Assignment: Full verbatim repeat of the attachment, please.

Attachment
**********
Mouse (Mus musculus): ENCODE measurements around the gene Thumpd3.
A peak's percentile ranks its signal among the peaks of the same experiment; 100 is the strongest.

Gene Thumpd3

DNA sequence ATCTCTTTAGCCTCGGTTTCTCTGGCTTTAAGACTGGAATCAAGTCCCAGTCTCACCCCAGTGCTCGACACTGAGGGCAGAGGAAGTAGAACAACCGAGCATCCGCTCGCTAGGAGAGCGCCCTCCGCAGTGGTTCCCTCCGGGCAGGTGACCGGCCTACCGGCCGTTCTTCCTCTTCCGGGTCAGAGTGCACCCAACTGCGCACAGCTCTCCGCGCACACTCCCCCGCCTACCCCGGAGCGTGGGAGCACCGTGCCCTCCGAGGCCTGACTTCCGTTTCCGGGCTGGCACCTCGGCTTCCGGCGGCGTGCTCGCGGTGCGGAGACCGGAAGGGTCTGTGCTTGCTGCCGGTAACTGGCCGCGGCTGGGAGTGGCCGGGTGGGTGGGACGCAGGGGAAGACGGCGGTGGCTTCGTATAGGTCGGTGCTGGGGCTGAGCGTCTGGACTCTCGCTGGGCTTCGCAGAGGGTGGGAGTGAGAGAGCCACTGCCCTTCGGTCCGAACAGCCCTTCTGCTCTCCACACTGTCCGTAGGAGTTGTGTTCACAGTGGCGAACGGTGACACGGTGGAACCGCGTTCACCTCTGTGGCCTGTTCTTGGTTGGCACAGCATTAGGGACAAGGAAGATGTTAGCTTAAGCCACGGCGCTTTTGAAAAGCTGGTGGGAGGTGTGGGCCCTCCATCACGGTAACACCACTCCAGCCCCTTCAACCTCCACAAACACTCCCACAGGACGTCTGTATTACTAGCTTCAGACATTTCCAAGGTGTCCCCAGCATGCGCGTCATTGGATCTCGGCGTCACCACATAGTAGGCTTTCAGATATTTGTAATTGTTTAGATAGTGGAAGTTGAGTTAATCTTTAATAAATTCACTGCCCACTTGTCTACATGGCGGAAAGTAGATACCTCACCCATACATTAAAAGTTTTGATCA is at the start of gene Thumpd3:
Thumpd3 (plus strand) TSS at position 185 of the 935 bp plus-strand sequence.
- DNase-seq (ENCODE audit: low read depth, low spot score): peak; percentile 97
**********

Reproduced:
Mouse (Mus musculus): ENCODE measurements around the gene Thumpd3.
A peak's percentile ranks its signal among the peaks of the same experiment; 100 is the strongest.

Gene Thumpd3

DNA sequence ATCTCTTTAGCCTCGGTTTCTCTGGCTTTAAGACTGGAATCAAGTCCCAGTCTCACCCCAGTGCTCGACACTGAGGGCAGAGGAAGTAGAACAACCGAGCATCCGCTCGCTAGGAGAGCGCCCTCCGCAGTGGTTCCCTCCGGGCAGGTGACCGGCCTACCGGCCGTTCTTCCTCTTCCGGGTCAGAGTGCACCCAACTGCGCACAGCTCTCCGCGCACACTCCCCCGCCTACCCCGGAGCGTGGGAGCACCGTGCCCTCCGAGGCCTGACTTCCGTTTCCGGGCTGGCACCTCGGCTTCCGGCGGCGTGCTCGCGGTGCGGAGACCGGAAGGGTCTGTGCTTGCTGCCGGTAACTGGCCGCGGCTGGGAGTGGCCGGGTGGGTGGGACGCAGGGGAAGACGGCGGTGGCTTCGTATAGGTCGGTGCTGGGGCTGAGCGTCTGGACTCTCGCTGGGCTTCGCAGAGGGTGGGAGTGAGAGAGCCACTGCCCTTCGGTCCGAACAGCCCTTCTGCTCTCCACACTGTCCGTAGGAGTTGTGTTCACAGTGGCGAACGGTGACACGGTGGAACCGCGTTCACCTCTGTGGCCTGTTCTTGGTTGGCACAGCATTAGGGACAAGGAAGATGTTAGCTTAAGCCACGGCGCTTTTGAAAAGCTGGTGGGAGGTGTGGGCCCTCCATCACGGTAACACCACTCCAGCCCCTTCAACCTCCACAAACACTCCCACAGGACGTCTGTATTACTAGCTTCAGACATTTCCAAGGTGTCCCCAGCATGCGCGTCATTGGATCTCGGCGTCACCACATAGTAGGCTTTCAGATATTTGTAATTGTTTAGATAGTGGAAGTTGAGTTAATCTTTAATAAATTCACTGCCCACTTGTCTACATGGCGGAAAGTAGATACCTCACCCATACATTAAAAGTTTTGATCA is at the start of gene Thumpd3:
Thumpd3 (plus strand) TSS at position 185 of the 935 bp plus-strand sequence.
- DNase-seq (ENCODE audit: low read depth, low spot score): peak; percentile 97